The little boy has come on the boat because Boris stole his violin. That’s what was in the case on the first page. At one point, Boris holds the violin he’s just snatched in one hand, clearly intrigued and clearly clueless as to what this thing is. Boris might be a vile human being, but he knows what he has is something special, even if he doesn’t know what it does.
So it goes with treasure whose purpose is disguised—can we look at it long enough to see what might glimmer?
One night, Boris takes the violin down to his room, and looks at it. On the next page, the violin is flying out the window, and the students scream, “The little boy! The little boy! He took back his violin!”
Indeed, he did, and that’s when the narrator tells us that Boris is scary. Swords are drawn, the hunt begins, Boris holds a finger simulating a slice of a throat, and the little boy hides.
He runs to a room at the bottom of the ship and begins to play his violin.
“All pirates are scary,” the next page says, and the little boy is now playing his violin surrounded by Boris and his equally disturbing crewmates. Here is where the pictures shift from the story. These pirates are scary, no doubt, but it is not all they are.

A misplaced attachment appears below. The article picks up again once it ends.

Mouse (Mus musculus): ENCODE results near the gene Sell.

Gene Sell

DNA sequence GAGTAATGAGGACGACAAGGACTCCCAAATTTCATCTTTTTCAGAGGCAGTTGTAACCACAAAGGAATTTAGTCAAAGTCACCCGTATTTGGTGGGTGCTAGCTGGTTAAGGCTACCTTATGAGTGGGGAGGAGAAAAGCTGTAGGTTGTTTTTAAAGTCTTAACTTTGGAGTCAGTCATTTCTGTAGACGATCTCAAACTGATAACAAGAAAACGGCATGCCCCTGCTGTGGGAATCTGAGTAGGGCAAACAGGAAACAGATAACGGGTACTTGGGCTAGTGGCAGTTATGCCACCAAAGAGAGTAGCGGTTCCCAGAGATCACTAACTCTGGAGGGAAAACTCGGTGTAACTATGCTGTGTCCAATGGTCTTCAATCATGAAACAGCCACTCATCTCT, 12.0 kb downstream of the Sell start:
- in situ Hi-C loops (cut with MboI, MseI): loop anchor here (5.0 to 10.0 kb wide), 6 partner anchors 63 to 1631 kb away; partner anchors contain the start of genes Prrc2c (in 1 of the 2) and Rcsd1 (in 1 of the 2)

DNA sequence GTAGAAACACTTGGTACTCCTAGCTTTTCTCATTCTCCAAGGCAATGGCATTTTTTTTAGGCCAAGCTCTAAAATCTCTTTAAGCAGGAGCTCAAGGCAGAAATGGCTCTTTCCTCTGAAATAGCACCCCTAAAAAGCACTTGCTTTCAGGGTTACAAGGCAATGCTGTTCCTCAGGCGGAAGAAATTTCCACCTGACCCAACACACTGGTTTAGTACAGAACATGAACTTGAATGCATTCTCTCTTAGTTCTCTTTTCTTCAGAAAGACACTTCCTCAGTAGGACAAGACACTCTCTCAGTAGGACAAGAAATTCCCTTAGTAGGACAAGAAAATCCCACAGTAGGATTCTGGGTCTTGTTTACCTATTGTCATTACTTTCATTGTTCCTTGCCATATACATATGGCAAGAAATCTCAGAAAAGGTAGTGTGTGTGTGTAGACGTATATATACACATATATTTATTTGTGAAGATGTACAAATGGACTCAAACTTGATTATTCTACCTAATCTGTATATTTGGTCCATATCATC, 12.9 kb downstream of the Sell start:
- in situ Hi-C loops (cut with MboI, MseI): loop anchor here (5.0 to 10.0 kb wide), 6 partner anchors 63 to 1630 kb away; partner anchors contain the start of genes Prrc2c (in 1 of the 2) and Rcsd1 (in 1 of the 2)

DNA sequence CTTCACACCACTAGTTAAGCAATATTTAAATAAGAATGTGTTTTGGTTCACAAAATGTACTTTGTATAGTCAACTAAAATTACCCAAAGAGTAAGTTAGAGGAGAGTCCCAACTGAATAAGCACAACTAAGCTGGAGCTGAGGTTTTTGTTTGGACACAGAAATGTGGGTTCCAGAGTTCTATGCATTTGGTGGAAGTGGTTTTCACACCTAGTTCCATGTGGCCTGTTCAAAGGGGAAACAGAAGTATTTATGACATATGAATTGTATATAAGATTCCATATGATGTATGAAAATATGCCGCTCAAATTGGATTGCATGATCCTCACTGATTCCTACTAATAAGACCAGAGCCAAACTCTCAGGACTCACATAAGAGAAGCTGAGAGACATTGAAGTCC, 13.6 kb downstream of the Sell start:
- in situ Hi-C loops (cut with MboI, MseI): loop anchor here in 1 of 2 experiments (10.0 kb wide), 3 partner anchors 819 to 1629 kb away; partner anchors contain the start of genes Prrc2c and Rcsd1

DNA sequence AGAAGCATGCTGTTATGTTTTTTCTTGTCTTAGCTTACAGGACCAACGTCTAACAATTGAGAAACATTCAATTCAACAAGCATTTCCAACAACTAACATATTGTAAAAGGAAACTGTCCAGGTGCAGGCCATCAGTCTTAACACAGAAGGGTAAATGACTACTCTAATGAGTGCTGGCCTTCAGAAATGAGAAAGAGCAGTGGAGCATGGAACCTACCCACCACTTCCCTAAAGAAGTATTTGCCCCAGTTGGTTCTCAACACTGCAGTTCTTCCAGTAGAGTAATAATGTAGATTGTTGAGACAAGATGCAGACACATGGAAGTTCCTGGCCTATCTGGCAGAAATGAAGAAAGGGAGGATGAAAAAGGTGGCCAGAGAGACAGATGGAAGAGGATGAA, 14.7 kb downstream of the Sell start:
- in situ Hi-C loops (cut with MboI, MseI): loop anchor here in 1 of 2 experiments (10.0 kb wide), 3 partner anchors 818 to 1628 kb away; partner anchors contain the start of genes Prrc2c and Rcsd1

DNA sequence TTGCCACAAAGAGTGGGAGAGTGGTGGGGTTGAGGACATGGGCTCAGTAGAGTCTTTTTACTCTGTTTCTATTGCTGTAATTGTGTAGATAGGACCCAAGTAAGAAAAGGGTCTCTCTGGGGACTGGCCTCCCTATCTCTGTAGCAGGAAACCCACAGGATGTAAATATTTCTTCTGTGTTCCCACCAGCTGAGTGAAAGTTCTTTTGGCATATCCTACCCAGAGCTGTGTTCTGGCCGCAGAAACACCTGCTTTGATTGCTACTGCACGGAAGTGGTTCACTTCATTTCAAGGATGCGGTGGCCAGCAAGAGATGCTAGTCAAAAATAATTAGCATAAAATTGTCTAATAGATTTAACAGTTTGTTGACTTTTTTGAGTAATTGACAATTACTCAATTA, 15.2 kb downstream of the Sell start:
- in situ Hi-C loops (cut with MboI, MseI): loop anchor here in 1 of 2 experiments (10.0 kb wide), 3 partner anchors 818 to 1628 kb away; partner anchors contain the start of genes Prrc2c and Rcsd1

“What are they doing?” I ask.
“Is listening scary?” I ask.
“Have you ever been terrified to listen?”
They giggle and shake their heads, so I ham it up more. “I mean, have you ever screamed, “I don’t want to go to school today because I’LL HAVE TO LISTEN AND I’M AFRAID OF LISTENING!”
“NO!” their little bodies are wiggling, bubbling with smiles and laughter.
We study the two-page spread some more. The little boy plays his violin in a patch of light from a lantern. The light shines on the boy, and it spills onto the pirates. It creeps to their feet, and shins, like the swells and the tide that can carry their ship to who knows where if they don’t control it.
My students and I look closer. We notice that, even though many of the pirates are holding swords and daggers, the weapons are pointing down, not overhead ready for attack. Boris is actually using his sword to lean on. All of the pirates look mesmerized and soothed by whatever melody the boy is playing.
“Boris still looks scary,” one little boy says, “but he is small scary.”